The first time you use your pedal, you’ll need to insert a 9V battery. It can be a pain to unscrew all four feet on the bottom plate to access the compartment. But once it’s in, it will last for about 100 hours of playing. You can also save your battery on the V845, V847A or V847-C by connecting to a 9V AC adapter, which you can buy separately.
The V845, like the other models, has clearly marked amplifier (output) and instrument (input) jacks.
Vox wahs are super easy to set up. All you need to do is connect your guitar to the right hand side and your amp to the left. To turn it on, press all the way down with your toes until you hear a click. Press again to turn it off.
My V845 connected to my Fender Stratocaster and Yorkville Image IG-20, with 10 ft cables (which I promptly uncoiled after the photo).
Unlike the V847A and V846-HW, the V845 doesn’t come with a carrying bag. I store mine in the original box to keep it free from dust and pet hair.
Other than the sound, the biggest differences between Vox wahs are their colors, sizes and weights. The V845 is all black, while the V847A and V846-HW are black with a chrome rocking plate. The V847-C is gold with a chrome rocking plate and Japanese-inspired artwork on the front and bottom plates.
The V845/V847A rocking plate is slightly smaller than the V846-HW/V847-C, but I still find it comfortable to use.
The V845 is smaller than many other stompbox pedals. For comparison, I wear US women’s size 10 (men’s size 8) shoes.
Although it’s lighter than the others, the V845 also has a sturdy aluminum body and rubber feet that keep it firmly in place when I play it. The V847-C’s feet are made from a softer material, which supposedly makes it easier to turn your pedal on and off. But the Vox website doesn’t mention how well these feet anchor your pedal while you’re playing.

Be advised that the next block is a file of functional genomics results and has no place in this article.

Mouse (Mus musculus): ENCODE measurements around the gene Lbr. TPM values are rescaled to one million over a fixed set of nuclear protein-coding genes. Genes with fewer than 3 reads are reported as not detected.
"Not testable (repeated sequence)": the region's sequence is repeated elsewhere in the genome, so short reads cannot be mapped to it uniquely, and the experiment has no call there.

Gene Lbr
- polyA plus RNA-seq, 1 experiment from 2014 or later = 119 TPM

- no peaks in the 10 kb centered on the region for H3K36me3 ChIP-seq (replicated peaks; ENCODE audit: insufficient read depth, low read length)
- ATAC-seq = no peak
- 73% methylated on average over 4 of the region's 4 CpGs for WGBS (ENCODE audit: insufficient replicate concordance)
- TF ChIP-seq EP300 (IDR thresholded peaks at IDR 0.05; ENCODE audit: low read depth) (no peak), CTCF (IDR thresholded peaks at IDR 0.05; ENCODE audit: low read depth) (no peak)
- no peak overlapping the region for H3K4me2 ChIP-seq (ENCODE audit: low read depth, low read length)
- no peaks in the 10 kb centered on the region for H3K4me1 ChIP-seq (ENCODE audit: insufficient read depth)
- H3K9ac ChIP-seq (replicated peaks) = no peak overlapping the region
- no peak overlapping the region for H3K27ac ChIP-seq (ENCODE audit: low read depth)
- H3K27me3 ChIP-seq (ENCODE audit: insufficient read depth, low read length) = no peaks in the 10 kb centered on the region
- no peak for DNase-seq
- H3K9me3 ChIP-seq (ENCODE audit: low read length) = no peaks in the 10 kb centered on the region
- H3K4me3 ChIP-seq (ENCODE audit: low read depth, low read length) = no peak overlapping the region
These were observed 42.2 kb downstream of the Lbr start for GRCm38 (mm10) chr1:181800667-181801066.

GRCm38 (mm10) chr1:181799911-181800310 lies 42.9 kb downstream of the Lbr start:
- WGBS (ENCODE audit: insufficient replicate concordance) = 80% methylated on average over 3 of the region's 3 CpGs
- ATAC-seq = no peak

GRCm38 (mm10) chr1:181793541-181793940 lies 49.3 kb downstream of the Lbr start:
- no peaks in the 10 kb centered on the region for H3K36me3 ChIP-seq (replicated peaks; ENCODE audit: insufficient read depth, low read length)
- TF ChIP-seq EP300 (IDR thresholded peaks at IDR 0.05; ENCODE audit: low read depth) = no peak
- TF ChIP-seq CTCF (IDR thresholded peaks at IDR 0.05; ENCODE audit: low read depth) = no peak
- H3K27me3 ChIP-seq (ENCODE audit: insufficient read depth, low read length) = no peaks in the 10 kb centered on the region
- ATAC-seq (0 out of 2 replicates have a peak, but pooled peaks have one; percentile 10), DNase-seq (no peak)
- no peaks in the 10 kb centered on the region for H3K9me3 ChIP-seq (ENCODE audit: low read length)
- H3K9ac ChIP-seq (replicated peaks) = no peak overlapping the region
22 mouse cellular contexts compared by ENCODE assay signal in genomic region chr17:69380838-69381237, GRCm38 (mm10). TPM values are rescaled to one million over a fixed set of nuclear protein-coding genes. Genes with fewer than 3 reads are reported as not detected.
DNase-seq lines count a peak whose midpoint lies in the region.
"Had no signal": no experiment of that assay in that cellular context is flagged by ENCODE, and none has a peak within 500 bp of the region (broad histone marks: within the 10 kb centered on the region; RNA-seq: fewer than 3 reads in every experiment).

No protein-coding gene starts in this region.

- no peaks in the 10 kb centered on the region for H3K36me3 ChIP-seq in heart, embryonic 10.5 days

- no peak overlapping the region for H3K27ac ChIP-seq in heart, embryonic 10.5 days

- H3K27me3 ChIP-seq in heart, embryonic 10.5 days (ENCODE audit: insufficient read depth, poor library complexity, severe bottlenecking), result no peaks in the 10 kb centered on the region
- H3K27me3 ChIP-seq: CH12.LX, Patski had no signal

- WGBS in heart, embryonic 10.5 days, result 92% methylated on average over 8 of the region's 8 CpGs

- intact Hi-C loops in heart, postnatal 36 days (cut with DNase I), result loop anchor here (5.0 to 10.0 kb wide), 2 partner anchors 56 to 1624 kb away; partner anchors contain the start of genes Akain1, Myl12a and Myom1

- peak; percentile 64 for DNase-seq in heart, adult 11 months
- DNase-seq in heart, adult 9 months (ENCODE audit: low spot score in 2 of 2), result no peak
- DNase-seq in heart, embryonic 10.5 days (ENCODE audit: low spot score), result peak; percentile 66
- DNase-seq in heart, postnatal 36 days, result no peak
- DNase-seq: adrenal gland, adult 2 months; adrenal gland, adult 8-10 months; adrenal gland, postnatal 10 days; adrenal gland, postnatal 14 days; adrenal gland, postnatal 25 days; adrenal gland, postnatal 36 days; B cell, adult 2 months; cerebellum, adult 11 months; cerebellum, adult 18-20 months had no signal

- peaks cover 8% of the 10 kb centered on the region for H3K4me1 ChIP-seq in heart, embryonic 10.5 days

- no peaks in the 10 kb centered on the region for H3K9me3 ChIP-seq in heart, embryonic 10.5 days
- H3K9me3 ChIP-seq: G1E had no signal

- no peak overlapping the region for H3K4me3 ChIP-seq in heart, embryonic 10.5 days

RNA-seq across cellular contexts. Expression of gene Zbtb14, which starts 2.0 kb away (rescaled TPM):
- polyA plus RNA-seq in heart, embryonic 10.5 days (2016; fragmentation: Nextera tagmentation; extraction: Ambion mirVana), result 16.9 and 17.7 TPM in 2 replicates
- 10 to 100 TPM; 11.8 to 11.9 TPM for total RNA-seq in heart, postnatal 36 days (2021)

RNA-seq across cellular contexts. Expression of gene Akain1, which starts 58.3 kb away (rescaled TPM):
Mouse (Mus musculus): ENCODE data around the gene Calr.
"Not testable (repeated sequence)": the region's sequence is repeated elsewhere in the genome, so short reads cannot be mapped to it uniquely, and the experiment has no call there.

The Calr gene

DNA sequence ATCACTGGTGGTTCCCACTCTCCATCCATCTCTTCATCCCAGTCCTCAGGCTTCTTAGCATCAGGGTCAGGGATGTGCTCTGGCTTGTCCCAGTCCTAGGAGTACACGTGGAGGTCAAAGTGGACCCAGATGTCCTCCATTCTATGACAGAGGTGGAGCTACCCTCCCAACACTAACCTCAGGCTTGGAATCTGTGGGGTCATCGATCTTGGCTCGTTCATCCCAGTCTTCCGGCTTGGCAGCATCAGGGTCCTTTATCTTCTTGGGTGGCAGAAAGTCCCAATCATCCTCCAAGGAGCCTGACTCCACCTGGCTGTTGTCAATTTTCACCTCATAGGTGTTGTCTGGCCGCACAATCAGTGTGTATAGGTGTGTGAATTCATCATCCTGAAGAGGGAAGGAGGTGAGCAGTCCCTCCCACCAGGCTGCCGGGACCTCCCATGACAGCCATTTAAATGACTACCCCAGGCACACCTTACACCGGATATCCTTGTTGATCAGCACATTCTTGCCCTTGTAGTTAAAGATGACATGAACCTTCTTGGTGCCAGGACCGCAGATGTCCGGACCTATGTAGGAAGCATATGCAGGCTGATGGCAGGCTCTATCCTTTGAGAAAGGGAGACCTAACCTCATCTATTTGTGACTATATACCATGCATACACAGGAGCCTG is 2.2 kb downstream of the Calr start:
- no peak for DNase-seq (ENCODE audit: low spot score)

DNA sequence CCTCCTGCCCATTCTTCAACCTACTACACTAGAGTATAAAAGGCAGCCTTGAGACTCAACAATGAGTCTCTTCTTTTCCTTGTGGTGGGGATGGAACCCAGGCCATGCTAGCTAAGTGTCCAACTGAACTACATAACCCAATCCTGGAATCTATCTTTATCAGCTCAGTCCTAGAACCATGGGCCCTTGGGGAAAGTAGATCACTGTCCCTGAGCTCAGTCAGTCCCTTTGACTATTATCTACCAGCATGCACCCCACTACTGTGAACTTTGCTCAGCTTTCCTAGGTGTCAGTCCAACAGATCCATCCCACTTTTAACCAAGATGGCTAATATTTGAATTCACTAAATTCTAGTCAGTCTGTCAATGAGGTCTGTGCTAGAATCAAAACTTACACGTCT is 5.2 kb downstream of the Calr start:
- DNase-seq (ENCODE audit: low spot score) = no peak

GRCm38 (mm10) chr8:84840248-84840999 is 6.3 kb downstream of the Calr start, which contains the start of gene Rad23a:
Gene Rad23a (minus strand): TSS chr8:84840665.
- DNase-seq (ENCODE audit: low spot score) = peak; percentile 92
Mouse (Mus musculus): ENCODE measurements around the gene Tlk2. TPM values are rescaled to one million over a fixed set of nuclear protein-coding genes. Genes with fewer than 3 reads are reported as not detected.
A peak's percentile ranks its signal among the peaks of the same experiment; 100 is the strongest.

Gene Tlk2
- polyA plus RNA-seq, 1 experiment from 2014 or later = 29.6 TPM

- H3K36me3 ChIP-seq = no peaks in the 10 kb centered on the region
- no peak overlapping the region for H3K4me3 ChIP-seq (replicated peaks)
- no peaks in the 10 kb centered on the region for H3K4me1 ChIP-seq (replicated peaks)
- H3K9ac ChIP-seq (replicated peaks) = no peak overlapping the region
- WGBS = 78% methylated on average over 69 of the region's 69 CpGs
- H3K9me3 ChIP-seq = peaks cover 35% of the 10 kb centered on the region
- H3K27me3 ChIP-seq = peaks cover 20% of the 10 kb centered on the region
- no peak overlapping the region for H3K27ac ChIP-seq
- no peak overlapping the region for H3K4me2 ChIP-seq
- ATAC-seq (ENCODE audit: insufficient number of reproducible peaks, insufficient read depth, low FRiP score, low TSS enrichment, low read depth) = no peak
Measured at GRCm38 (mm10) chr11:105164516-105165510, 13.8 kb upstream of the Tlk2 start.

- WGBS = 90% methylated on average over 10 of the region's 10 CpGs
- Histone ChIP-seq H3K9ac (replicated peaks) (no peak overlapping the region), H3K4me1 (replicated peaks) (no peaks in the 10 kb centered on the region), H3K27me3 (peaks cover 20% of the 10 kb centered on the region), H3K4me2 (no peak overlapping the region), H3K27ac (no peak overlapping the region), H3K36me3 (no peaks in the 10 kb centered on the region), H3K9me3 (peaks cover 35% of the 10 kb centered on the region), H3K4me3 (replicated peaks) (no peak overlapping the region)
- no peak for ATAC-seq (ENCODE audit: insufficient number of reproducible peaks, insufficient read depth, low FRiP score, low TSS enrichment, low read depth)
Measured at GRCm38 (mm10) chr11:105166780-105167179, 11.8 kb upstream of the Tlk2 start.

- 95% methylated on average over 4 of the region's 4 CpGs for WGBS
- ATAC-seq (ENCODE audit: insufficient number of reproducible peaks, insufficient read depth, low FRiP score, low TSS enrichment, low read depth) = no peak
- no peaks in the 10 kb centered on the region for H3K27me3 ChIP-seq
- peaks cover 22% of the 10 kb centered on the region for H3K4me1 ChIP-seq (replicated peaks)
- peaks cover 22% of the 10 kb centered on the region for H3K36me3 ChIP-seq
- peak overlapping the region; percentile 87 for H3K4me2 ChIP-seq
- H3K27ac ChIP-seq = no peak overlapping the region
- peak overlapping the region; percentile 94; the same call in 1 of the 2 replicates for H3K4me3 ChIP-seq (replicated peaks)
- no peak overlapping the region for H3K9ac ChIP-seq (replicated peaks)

This is a promo video from Vox, so it’s quite salesy and doesn’t explain the amp settings used for each demo. But it’s one of the few videos that compares the V845, V847A and V846-HW together – with several noticeable differences in sound.
When I play on a clean amp setting (no overdrive, little distortion/gain), my V845 has a smooth, funky sound. The treble notes are strong and clear, though not as bright as on the V847A. The sound quality is good, but not as rich as the V846-HW, which I find is a truer reflection of the vintage Vox sound. Still, it’s got an undeniable Hendrix-type feel.
When I play on a crunch setting (more overdrive and distortion), the V845 has a slightly more modern sound. The bass and mid notes have a raw bite and powerful sustain, while the treble notes are much warmer than on the V847A. But the overall tone is expressive rather than aggressive – think more 80s blues than 80s metal. I’m not impressed when I cock the V845 on this setting, because it makes my volume unsteady. When I turn off my overdrive and distortion, the mid notes are strong and consistent. Still, I find the V845 sounds the best when it’s played in a classic rocking motion.